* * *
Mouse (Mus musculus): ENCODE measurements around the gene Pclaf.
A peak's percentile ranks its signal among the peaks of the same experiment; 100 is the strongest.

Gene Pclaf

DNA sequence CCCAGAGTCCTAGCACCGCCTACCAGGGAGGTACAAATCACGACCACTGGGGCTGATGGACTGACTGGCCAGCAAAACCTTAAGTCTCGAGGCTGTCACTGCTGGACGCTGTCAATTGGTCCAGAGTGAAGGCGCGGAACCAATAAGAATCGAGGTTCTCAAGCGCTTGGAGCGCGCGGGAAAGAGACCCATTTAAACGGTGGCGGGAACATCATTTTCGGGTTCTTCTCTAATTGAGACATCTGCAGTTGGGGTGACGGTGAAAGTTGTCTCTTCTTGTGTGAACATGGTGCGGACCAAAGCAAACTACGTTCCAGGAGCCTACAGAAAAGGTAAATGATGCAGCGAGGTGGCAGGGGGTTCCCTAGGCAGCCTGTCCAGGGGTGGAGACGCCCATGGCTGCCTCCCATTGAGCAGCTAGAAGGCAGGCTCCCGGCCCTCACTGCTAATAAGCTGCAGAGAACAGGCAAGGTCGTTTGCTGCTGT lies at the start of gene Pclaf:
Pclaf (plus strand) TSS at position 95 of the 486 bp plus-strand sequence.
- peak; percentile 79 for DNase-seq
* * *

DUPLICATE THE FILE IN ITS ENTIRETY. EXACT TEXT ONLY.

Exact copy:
Mouse (Mus musculus): ENCODE measurements around the gene Pclaf.
A peak's percentile ranks its signal among the peaks of the same experiment; 100 is the strongest.

Gene Pclaf

DNA sequence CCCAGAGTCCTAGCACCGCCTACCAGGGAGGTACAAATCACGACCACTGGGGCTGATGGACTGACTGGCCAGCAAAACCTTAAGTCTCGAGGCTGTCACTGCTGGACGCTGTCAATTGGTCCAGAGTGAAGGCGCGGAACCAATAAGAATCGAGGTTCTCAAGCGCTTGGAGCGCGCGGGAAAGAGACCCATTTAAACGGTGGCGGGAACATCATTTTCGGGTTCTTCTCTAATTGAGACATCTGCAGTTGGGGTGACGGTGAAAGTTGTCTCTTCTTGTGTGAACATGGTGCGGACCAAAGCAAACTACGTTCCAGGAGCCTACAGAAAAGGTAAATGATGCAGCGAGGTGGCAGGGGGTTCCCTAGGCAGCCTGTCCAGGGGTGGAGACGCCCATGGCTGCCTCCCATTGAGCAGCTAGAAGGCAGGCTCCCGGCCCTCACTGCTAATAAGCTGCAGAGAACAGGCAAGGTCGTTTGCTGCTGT lies at the start of gene Pclaf:
Pclaf (plus strand) TSS at position 95 of the 486 bp plus-strand sequence.
- peak; percentile 79 for DNase-seq